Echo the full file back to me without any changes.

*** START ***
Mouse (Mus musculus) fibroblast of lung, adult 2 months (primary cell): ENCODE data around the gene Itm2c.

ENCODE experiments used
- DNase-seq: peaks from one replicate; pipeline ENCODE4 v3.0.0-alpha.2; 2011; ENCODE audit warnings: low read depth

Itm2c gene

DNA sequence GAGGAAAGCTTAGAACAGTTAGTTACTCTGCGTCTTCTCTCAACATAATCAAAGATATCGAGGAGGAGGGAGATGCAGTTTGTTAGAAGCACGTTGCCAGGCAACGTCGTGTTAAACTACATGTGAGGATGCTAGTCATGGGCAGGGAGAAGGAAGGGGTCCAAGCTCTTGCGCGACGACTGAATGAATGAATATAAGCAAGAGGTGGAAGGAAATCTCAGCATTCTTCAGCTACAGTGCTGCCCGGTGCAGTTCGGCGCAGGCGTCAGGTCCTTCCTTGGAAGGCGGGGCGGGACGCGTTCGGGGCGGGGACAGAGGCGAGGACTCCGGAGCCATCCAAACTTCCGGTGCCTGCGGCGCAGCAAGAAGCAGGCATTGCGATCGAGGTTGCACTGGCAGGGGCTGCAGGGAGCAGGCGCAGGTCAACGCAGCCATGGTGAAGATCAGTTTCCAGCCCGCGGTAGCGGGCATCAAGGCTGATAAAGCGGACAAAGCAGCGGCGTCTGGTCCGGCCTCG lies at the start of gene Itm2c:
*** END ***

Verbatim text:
Mouse (Mus musculus) fibroblast of lung, adult 2 months (primary cell): ENCODE data around the gene Itm2c.

ENCODE experiments used
- DNase-seq: peaks from one replicate; pipeline ENCODE4 v3.0.0-alpha.2; 2011; ENCODE audit warnings: low read depth

Itm2c gene

DNA sequence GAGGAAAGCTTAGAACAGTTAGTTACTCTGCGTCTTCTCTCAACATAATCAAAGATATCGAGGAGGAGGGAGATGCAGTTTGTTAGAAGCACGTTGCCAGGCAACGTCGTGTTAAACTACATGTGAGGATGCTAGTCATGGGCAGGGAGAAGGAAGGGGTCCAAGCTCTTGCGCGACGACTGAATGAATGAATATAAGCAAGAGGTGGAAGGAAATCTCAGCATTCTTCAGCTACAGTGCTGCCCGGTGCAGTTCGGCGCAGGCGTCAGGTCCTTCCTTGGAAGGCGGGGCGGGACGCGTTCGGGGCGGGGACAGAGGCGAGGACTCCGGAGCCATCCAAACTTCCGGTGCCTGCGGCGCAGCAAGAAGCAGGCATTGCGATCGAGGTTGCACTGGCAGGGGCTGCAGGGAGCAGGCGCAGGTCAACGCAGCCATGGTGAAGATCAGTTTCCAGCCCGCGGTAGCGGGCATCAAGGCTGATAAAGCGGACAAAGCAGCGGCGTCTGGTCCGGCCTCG lies at the start of gene Itm2c: